Dedicated to the Exploration of Bridges on Foot
Based on detailed research, interviews, and hikes across more than 650 walkable bridges, Bridgespotting: A Guide to Bridges that Connect People, Places, and Times and Bridgespotting Part 2: A Guide to Even More Bridges that Connect People, Places, and Times, tell the stories about the bridges in our communities. The books examine how the roles of bridges have evolved over the centuries, from serving as trade route crossings that formed the seeds for the growth of settlements, to becoming the centers of government and commerce, to the mega-suspension bridges of the mid-twentieth century, and now to the small, pedestrian sculptural bridges in parks and re-developed urban areas. Tourist bridges span the range from small, abandoned structures that have been preserved in a county park to large, world-famous bridges with sidewalks, viewing platforms, visitor centers, decorations, tour guides, and a gift shop to accommodate their enormous numbers of visitors. People visit bridges to pursue an interest in history or architecture, to obtain the best available view of the landscape or riverfront, to use its sidewalk as a hiking and biking trail, or just because the bridge is a famous landmark.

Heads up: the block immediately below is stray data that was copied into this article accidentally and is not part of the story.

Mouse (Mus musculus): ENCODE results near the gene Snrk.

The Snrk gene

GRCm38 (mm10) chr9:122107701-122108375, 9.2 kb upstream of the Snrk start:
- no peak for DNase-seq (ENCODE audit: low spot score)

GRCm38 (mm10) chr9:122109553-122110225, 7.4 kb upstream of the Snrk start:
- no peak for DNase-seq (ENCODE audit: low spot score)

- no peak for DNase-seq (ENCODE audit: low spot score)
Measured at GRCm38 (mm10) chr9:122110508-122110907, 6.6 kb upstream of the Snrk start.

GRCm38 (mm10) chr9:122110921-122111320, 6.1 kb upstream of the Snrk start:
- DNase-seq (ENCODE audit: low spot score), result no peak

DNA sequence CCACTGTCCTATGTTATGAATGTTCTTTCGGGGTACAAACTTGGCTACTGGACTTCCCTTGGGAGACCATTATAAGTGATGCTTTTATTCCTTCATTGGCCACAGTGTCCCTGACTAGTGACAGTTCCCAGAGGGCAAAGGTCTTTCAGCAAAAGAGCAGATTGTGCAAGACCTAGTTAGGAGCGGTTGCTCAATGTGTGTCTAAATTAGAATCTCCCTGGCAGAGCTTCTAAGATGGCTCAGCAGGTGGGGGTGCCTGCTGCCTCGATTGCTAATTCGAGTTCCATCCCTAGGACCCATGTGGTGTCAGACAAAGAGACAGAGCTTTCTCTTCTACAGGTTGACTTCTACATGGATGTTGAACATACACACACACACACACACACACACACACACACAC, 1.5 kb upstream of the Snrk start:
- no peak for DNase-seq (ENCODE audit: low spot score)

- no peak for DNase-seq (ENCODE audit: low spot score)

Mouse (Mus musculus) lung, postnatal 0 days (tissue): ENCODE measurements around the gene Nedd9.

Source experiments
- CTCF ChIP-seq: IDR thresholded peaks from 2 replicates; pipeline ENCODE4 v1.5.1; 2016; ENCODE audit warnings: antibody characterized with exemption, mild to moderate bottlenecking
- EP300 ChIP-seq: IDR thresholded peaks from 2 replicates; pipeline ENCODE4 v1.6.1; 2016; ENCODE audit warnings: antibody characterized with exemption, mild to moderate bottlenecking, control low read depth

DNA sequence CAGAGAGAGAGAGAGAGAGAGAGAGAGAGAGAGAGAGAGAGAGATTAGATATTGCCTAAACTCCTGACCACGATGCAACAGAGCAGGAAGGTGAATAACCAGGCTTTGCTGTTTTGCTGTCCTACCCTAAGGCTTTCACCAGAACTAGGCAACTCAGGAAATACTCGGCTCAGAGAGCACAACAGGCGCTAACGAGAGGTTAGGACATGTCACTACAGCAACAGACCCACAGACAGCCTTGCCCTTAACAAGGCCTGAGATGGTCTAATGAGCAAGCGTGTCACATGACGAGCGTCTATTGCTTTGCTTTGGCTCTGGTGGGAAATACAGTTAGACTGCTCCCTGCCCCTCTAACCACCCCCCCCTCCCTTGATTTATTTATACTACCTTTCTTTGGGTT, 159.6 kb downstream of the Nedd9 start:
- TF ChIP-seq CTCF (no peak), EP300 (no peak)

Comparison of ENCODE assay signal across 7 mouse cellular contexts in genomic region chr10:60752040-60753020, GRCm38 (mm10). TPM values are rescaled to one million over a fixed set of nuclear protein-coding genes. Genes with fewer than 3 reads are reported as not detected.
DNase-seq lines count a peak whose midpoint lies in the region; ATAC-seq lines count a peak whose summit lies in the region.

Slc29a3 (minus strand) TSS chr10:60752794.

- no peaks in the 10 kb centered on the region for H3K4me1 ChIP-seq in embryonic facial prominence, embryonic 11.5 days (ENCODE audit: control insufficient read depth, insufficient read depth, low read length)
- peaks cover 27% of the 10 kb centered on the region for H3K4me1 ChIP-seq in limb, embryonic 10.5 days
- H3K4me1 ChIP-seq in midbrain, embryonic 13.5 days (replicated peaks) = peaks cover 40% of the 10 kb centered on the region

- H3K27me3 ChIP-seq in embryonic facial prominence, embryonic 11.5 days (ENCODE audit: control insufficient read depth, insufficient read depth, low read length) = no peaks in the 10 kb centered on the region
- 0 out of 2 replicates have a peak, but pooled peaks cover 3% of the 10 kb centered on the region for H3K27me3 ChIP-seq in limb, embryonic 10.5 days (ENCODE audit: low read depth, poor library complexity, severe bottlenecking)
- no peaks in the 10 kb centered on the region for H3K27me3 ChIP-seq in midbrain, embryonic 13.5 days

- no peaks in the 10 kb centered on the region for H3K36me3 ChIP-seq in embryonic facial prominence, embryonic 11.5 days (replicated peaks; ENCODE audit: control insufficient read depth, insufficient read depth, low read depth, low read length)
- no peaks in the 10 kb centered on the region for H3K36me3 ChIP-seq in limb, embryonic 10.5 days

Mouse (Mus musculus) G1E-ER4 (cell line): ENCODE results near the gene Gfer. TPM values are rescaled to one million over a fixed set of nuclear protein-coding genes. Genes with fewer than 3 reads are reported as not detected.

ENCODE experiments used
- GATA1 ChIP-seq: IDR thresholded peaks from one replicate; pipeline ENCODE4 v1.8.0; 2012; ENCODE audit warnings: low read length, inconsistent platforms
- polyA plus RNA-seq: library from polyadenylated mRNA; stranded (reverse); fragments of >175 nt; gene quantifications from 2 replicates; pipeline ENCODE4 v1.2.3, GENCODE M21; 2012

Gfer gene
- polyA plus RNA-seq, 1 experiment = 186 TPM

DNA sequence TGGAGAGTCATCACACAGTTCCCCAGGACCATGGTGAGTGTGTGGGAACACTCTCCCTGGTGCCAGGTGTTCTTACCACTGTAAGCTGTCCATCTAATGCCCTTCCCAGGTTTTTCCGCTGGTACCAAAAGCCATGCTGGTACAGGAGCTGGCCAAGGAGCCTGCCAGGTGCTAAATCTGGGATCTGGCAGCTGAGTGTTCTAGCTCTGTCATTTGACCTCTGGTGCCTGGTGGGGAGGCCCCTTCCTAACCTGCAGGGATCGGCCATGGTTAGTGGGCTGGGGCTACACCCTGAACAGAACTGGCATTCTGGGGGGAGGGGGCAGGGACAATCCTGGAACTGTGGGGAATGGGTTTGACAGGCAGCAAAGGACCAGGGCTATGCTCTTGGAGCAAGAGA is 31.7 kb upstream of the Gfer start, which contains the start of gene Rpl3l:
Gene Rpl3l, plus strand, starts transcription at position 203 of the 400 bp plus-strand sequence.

The books identify more than 50 different reasons that people visit bridges as tourists, for recreation, or in the pursuit of a hobby. By providing more than 450 specific examples, including detailed descriptions of more than 130 of the most prominent tourist bridges and multi-bridge tours in the United States, Canada, and Europe, the Bridgespotting books serve as a travel guide for those interested in exploring the history and cultural development of their next vacation destination, or of the local bridge that they drive over every day. Also, through the identification and cataloguing of the features that make bridges important to the community and attractive to visitors, the Bridgespotting books provide dozens of ideas to be considered by communities that are planning new bridges, or pondering what to do with their old, obsolete bridges.